Coach Dave Daubenmire
September 22, 2011
With the kickoff of the high school, college football and NFL seasons this is an exciting time for a football fanatic.
With all of the hype it becomes a great place for one to withdraw from the cares of the world. Most Americans feel so powerless over the regulation of their lives that a day on the couch watching football serves as a means of escape from the mundane life so many of them live. Painting one’s face and rooting for the Browns is a means of living vicariously through the players on the field.
It is even worse in youth sports. Sadly, for many parents, youth sports is treated as a life-and-death ordeal, and the treatment of “little Johnny” by the coach is one of the few things over which a parent becomes animated these days.
Athletics is a game…life is life-and-death…and many parents invest all of their energy in things that really are of little importance. “Straining at a gnat and swallowing a camel” is how Jesus described much of our lives.
The more football one watches the more he tends to believe that he is an expert in strategy. These are the guys who are known as “armchair quarterbacks” because they love to make decisions from the safety of their living room. Most fans love to practice “20-20 hindsight”….describing to anyone who will listen how he would have done it…once the play is over. My coaching experience tells me that second-guessing is a lot easier than first-guessing. Believe me; after the play is over I know if the call had been a good one. The last thing I need is some guy with a Budweiser and pizza stains on his shirt explaining to me what I should have done.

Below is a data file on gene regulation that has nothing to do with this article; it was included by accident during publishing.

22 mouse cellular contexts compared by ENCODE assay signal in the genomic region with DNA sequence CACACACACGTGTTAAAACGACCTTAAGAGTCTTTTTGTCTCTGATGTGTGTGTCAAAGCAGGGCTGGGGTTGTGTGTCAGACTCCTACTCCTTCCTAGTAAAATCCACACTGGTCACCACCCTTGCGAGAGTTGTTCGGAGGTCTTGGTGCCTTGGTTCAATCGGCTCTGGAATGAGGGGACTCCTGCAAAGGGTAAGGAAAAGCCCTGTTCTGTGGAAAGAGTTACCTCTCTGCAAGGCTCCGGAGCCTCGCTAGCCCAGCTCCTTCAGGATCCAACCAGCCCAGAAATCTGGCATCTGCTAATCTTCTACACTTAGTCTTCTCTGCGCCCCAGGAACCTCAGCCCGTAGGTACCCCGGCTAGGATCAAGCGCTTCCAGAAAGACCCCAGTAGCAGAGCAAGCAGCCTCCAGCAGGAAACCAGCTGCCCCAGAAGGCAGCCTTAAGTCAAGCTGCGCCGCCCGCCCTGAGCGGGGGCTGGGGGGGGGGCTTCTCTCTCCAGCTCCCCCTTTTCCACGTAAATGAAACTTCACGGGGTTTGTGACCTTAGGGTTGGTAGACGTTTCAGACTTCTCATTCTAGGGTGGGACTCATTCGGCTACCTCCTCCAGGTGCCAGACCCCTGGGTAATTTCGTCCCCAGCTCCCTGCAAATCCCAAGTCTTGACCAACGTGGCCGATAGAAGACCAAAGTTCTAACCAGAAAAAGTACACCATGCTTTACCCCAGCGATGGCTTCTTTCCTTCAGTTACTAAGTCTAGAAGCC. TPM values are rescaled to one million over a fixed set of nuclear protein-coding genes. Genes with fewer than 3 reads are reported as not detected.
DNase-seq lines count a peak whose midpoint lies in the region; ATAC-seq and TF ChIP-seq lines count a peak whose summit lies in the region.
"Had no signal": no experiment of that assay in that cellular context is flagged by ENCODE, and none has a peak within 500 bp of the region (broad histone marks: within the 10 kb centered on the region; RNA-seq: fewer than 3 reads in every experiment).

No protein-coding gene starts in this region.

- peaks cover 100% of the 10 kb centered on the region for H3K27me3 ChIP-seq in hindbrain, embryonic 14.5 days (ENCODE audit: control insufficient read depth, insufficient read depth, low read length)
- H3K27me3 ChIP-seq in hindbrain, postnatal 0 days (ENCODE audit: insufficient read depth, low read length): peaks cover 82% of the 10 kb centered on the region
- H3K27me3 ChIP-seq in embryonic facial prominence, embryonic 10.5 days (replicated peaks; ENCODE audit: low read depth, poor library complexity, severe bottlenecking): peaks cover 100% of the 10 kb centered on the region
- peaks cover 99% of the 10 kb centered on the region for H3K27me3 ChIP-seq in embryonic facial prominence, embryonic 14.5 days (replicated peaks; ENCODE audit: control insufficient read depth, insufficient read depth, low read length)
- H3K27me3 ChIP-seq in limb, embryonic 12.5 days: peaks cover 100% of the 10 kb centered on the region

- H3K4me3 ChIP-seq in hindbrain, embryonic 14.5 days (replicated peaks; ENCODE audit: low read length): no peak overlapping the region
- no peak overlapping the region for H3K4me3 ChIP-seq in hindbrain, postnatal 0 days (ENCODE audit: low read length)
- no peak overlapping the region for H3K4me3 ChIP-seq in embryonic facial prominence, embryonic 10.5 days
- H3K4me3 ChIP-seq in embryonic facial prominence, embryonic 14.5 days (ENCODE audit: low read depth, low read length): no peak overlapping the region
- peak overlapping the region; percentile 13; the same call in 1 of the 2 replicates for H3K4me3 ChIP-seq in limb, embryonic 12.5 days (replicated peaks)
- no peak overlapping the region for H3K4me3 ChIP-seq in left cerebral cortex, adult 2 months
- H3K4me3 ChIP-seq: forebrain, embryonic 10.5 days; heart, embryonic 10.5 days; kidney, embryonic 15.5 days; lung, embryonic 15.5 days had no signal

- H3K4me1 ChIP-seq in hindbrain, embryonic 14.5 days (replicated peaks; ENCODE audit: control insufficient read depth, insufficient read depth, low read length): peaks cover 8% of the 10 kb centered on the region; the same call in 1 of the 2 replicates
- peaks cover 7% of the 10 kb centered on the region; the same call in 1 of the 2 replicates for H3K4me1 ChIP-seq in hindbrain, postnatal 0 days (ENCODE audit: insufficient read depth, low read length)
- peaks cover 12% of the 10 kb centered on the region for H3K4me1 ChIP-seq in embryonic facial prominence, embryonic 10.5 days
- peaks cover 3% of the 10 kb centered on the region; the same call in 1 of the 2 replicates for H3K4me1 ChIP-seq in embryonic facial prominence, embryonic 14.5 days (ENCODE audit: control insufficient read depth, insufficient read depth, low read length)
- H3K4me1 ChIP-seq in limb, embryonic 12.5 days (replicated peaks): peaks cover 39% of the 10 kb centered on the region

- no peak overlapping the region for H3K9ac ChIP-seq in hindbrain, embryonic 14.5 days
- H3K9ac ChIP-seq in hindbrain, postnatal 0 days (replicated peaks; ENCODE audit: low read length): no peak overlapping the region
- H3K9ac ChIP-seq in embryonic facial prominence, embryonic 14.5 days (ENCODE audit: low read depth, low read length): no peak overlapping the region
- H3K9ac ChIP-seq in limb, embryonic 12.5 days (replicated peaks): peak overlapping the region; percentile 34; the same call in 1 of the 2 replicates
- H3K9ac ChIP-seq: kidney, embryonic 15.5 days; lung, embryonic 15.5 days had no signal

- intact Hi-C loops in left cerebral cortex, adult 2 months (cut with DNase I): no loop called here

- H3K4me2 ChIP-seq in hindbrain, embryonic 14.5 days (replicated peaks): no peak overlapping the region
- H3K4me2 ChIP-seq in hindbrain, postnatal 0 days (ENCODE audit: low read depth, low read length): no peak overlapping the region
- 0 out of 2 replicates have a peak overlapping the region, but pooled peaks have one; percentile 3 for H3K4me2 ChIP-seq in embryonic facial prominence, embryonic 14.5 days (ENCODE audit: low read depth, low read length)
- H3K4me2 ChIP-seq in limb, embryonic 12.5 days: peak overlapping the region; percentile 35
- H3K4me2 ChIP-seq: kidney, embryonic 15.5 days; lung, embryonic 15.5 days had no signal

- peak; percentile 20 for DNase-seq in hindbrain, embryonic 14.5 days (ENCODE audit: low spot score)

Wouldn’t life be so much easier with do-overs? How many times in life have you wished you could use a mulligan? Usually the big decisions are just that…decisions. Only the second-guessers get to guess. The real decision-makers have to pass the test on the first try. The Coach only gets one chance at that 4th-and-goal call.
As I was taking a break from the football buffet to visit the gym and exercise I struck up a conversation with one of those armchair QB’s, (although he didn’t have pizza on his shirt) who railed on and on about the “prevent defense” that such and such had used against so and so.
“I hate that stinkin’ prevent defense” he said. “All it does is prevent you from winning” using a phrase I’m sure he had heard some other football expert expound. “They aren’t really trying to defend, they just want to be ahead when the clock runs out”